The Lesotho Highlands Development Authority (LHDA) has awarded the contract for the construction of the Polihali diversion tunnels to the SCLC Polihali Diversion Tunnel joint venture (JV), marking another significant step in the implementation of Phase 2 of the Lesotho Highlands Water Project (LHWP II).
The contractor is expected to be on site in April, with the works expected to be completed in about 18 months. The project cost is estimated at M517-million.
The SCLC Polihali Diversion Tunnel JV comprises the South African branches of Salini Impregilo, Cooperativa Muratori Cementistri CMC di Ravenna and CMI Infrastructure, as well as Lesotho-based LSP Construction.
“The diversion tunnels are essential to facilitate the construction of the Polihali dam. Their construction is an important element of the advance infrastructure works, which started towards the end of 2018 with the awarding of the contracts for the Polihali North East access road and the civils work at Katse and Mokhotlong,” says LHDA divisional manager for the LHWP II Tente Tente.
He points out that the advance infrastructure will largely be completed prior to the start of construction of the Polihali dam and the Polihali to Katse water transfer tunnel.
In the case of the Polihali dam, two diversion tunnels will be built to divert water from the Senqu river. In building two tunnels, its capacity to carry floods will increase and will provide flexibility to work in one tunnel while the river flows in the other one.
The tunnels – one that is 7 m in diameter and almost 1 km in length and another that is 9 m in diameter and almost 1 km long – run parallel to each other from the intake point to the outlet downstream of the dam.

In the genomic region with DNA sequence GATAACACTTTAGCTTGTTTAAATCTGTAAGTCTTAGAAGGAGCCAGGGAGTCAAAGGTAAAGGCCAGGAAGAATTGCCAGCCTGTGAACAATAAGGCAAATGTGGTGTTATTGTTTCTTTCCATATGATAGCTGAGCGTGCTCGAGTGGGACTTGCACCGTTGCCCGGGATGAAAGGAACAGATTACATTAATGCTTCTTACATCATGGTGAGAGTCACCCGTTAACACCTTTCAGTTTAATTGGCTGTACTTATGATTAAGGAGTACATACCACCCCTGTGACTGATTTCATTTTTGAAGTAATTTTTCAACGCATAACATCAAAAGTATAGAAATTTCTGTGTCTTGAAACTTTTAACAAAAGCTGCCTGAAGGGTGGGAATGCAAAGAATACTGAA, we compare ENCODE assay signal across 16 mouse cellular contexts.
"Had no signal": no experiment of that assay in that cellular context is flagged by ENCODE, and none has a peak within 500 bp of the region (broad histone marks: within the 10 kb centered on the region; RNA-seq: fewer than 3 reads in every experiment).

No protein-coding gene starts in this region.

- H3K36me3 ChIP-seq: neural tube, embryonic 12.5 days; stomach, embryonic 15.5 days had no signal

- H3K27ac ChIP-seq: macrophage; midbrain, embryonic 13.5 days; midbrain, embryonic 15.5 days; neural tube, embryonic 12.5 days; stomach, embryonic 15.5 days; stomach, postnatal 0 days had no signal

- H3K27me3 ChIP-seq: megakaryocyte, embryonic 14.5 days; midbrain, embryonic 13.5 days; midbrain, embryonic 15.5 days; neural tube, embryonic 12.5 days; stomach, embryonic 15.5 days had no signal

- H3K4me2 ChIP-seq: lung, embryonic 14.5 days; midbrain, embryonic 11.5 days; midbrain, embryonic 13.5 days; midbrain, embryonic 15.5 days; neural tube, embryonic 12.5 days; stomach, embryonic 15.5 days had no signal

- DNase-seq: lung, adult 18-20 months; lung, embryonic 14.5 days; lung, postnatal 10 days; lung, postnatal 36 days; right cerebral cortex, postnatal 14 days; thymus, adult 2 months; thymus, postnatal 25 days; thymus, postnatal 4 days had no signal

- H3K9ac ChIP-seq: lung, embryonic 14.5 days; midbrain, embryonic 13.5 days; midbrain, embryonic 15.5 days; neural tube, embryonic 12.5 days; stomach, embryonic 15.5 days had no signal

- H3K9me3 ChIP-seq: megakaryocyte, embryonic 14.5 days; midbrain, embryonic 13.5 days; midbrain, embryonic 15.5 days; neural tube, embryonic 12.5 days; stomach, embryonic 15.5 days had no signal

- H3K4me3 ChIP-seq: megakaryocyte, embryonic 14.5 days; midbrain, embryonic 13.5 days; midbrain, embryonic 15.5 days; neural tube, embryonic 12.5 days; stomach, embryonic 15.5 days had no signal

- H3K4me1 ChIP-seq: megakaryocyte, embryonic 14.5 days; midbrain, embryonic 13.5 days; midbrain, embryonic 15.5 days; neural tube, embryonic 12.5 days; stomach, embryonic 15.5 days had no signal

The tunnels will be excavated by drill and blast method and will be supported by rockbolts and shotcrete, as required.
The Metsi a Senqu-Khubelu Consultants JV designed the diversion tunnels and will also supervise the construction work.
LHWP II builds on the successful completion of Phase I in 2003, which delivers water to the Gauteng region of South Africa and uses the water delivery system to generate hydroelectricity for Lesotho.
The project will increase the current supply rate of 780-million cubic metres a year to more than 1.27-billion cubic metres a year.
The electricity generation capacity will also increase and is a further step in the process of securing an independent electricity source to meet Lesotho’s domestic requirements.
The hydropower feasibility studies have confirmed that conventional hydropower is the preferred option, the LHDA says.
Three potential conventional hydropower sites have been identified, of which two are located on the Senqu river and one at the Oxbow river.
The studies on these are being taken to bankable feasibility stage.Creamer Media Senior Deputy Editor Online